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Fruit addition Question.. and my this weeks flavor!

samgruvr

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I'm toying with ideas for making some (hopefully ingenious) brews with different tropical fruits. My first go is a batch with Mango in it. I bought a fresh mango, peeled, pureed and added in with 15 left on the boil.. which ended up being 30 minuted before the end of a 90 minute boil.. but....

I'm curious to know about folks flavor and overall success when using fresh fruit.
  • When have you added it to the boil?

    Have you tried a boil add, a primary add or a secondary add?
     
    What sugar content is relevant in different fruits?

    What about nuts? Has anyone brewed with nuts?


    My brew this week is a Mango Saison Pale Ale

    2lb Vienna
    1/2lb rolled organic oats
    1/2lb flaked wheat
    5lb Extra Light DME (use 7 to bump up the booze)
    1lb Honey
    Put the grain in 3 gallons of water and bring the grain to 160 deg F and let steep for 20
    - have a beer
    top to 5.5 gallons and BOIL!!
    @  0 minutes: 2oz Kent Golding
    @ 25 minutes: 1oz Aussie Galaxy
    - have another beer
    @ 50 minutes (oops, had to deal with the dog): 5lb DME and one pureed mango
    @ 55 minutes: add 1lb honey
    @ 78 minutes: Add 1oz Pacifica (formerly Pacifica Hallertau)
    off heat at 80 minutes
    at 90 minutes began active cooldown with immersion chiller (Which needs to be swapped for a cold plate)
    25 minutes to cool 5.3 gallons of wort to <80 degrees and add one smack-pack of WYeast 1214 Belgian Abbey (Chimay)

    O.G. - 1.062

    That was in the snow before the superbowl, and after a good bottle swirl on Monday, the yeast kicked up and tore through it.

    I'm hoping it's a light, hoppy, fruity beer.. just in time for a spring kegging!

    Thanks all!
 

samgruvr

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ok.. note to self.. boiling fruit makes jelly. I'm adding some pectin enzyme and hopefully I can save something.. I will re-make this with a secondary fermentation add of the mango ..


 

Maine Homebrewer

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I once tried adding blueberries to the secondary. Treated them with sulfites, Campden tablets, used in wine making, and it actually came out pretty good. Until it sat for a couple months and the infection had a chance to ruin it. Glad it was only a gallon batch.
 

Humble Brewer

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I have not personally done this but I understand some folks are having success with vodka.  If you diced the mango and let is sit overnight in some vodka you should be able to pitch into the secondary without any infection risk.  Some even put the vodka in too!  It won't hurt a thing.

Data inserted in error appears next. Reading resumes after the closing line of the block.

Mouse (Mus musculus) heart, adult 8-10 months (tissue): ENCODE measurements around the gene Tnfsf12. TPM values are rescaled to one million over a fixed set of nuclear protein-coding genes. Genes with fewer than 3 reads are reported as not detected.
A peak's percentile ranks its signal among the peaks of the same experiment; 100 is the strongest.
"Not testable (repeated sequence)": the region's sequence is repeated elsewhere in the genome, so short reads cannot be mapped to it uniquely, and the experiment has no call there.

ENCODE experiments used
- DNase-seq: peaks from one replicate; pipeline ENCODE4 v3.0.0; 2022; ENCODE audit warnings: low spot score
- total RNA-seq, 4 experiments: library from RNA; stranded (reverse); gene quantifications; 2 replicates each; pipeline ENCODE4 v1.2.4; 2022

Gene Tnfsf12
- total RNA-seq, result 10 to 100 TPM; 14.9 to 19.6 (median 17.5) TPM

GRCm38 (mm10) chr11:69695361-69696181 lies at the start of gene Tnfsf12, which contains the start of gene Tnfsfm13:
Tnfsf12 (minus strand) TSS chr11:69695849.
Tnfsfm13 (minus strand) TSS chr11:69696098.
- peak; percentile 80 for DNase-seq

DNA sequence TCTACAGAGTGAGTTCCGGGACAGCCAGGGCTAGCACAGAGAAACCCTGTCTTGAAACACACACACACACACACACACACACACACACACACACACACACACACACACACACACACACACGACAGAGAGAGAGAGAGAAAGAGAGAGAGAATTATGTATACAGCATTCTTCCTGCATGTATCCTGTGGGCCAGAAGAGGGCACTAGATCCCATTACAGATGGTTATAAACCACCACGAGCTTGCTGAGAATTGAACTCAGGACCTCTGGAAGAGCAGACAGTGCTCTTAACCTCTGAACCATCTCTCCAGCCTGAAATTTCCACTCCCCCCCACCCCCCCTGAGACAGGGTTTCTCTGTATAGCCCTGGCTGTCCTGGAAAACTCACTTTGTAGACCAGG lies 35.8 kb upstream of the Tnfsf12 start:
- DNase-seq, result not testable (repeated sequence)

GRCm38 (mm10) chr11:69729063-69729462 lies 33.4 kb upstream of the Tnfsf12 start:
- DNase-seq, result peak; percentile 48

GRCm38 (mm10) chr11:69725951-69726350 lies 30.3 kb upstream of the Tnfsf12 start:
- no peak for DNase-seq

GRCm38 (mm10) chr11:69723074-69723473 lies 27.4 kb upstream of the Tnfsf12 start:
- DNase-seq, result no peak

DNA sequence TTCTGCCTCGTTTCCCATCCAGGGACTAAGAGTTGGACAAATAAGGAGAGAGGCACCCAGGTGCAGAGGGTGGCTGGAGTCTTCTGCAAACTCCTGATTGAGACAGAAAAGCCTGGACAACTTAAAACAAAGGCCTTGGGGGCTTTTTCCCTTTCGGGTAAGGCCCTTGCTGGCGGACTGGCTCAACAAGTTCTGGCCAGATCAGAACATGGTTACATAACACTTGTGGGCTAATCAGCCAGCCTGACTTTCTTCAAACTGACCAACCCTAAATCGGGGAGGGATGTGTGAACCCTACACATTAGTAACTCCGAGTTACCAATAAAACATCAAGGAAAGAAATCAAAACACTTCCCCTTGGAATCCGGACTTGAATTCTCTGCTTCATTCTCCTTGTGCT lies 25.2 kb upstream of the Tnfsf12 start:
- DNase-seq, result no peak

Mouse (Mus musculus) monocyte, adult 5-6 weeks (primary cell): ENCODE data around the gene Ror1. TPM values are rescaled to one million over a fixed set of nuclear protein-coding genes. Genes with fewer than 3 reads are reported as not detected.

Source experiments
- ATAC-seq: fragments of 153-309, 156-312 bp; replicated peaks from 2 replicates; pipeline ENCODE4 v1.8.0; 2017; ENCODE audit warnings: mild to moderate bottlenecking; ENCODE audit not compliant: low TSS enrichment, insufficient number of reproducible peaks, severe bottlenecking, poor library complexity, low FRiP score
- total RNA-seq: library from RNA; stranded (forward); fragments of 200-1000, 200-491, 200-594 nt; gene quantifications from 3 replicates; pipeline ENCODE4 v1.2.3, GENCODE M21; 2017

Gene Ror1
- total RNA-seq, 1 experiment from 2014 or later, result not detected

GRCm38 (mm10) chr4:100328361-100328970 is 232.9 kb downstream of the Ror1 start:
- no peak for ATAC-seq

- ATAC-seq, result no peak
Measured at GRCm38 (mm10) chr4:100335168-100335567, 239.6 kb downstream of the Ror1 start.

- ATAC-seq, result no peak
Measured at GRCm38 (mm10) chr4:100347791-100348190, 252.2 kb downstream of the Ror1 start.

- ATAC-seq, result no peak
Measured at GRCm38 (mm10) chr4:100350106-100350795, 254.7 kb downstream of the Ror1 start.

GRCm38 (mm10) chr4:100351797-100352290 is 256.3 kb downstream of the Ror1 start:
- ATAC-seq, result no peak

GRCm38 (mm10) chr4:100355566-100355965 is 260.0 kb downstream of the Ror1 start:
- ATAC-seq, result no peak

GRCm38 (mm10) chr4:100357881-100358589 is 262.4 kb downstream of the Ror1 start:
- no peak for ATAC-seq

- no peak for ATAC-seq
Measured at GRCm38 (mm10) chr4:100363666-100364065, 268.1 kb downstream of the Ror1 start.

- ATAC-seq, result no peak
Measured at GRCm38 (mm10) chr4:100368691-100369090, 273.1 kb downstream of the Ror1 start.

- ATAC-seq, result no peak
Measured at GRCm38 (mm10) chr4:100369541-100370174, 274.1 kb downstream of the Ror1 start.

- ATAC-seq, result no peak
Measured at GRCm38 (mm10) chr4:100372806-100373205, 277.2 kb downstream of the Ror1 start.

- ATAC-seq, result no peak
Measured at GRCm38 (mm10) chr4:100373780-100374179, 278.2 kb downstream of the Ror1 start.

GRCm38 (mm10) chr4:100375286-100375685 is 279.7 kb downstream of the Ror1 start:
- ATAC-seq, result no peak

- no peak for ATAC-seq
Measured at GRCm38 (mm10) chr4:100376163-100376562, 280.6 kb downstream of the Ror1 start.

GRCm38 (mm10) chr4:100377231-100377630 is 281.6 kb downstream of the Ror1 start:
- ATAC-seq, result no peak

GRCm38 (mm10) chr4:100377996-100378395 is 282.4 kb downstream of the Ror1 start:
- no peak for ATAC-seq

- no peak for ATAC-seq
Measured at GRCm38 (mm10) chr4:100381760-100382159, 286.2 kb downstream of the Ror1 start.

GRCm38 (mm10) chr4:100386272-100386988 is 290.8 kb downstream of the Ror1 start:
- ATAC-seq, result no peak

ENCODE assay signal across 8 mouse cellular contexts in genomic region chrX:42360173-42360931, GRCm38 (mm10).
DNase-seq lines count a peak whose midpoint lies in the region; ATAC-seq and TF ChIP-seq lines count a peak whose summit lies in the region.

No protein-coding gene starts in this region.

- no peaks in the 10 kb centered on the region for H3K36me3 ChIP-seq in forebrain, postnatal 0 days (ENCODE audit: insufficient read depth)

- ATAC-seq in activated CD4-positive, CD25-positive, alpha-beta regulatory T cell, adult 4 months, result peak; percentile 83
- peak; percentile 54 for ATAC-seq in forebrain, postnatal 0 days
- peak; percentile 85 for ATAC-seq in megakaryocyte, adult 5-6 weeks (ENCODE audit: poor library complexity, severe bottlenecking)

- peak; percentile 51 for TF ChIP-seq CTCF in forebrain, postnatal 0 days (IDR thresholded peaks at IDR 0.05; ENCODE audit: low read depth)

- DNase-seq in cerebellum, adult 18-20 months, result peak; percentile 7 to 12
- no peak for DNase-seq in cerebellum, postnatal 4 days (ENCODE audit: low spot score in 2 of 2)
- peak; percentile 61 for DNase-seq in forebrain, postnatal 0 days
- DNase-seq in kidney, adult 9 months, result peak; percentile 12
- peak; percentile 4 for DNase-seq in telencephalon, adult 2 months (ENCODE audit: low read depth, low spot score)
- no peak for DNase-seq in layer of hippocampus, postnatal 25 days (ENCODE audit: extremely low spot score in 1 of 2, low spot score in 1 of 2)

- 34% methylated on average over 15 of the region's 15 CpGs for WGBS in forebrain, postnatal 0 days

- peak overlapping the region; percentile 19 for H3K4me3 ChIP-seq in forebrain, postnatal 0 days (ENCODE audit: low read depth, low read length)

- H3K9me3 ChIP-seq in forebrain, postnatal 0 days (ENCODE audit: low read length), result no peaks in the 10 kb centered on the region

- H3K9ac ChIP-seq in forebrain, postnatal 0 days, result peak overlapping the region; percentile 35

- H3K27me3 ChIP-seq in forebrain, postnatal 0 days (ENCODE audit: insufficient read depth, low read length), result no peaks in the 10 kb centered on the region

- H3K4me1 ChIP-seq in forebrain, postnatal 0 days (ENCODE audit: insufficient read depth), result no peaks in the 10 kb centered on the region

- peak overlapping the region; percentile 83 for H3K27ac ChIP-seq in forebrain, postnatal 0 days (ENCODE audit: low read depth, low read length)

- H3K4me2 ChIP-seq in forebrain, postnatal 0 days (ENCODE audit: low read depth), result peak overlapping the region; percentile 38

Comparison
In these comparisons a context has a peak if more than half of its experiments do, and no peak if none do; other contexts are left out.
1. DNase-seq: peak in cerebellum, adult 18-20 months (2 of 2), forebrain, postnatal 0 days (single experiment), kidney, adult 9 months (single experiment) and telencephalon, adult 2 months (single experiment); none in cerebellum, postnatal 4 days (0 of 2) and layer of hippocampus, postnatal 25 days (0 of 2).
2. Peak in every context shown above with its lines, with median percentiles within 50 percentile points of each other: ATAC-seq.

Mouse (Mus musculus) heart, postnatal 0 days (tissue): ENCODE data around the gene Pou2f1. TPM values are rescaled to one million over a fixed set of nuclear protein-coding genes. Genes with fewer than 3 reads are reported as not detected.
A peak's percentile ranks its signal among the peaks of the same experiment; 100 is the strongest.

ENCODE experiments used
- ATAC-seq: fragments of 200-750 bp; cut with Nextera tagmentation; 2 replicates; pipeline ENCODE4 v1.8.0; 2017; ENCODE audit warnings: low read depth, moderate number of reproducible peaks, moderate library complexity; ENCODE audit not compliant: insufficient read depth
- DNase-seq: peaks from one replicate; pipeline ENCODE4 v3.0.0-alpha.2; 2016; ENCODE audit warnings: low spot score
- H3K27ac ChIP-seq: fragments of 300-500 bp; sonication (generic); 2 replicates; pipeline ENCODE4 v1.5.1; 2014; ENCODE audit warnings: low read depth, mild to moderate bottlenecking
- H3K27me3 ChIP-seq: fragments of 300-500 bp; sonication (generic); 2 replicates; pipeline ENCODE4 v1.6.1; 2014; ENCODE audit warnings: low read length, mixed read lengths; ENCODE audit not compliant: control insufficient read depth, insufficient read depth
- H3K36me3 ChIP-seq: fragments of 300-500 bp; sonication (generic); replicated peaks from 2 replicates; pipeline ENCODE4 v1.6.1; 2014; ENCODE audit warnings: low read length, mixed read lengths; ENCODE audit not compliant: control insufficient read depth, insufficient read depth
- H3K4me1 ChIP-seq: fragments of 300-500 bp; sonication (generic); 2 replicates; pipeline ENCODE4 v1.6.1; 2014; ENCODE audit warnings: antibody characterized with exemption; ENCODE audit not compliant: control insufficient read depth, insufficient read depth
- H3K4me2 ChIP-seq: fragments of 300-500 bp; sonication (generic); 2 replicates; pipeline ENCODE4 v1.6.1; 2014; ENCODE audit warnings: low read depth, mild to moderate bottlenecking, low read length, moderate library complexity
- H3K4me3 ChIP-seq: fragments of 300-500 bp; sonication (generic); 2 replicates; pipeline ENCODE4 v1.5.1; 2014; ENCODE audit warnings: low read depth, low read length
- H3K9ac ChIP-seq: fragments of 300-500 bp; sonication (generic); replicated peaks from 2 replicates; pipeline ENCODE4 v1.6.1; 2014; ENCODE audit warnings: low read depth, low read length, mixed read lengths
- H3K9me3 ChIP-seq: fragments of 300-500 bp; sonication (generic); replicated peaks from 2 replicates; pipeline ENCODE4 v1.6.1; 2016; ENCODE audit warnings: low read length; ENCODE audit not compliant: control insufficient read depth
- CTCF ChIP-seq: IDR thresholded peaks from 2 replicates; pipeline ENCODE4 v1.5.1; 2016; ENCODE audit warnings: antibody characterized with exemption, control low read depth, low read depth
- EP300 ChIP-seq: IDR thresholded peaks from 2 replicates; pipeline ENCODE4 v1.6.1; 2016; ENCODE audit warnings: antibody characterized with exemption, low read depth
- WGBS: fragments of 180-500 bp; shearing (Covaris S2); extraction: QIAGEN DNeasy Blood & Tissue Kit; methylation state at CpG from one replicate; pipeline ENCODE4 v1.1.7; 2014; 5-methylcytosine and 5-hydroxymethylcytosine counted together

alcaponejunior

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Maine Homebrewer said:
I once tried adding blueberries to the secondary. Treated them with sulfites, Campden tablets, used in wine making, and it actually came out pretty good. Until it sat for a couple months and the infection had a chance to ruin it. Glad it was only a gallon batch.

I did blueberries once and added them to secondary in a blonde ale.  I loved how it came out (it was not strong, but it was obvious they were there).  I added one pound whole blueberries to two gallons in secondary, FWIW.  My sanitization was probably iffy and they may have slightly soured, but they didn't last long enough to worry about it.  They were too delicious.

I'd try blueberries again.  This time I'd soak them in vodka for a few days, then crush them and add them to a secondary.  I'd probably use a pound per gallon. 

Caveat: I'm guessing on this based on n=1.  This is not a definitive recipe or procedure. 
 

samgruvr

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So, this beer turned out amazing after about 4  months in the bottle. It's several folks favorites and I'll be whipping up another batch soon to be ready for spring!
 

brewfun

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Look into aseptic puree. It's whole fruit and can be added directly to the primary. There's a brand called Perfect Puree, on Amazon. They make a Mango puree. This is a brand used by a lot of bars for hoity toity drinks.
 

Scott Ickes

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When using fruit I have several different strategies that I use. 

One is the fruit purees sold by the homebrew suppliers.  I've had satisfactory results with those, but nothing amazing.  Since their sterilized and in a sealed can, they can be added anytime after the boil.

Another one is to add fruit juice at the end of the boil.  Use a juice that is preservative free (preservatives can kill yeast).  I use Knudsen Juice brands.  I especially like using their "Just Tart Cherry" in my porters and stouts.  They can also be added to the primary or secondary.

When using real fruit, I tend to use it in the primary.  I treat my wort like wine at first.  I put the fruit in my fermenter in a large mesh bag.  I rack my wort at 75F onto it and then stir in my campden tablets and my pectic enzyme.  I then get my hands in there and work the bag really well to get the pectic enzyme and campden tablets worked all through the fruit in the mesh bag.  After about 24 hours, I aerate and pitch my yeast.  I haven't had a contaminated batch yet.
 
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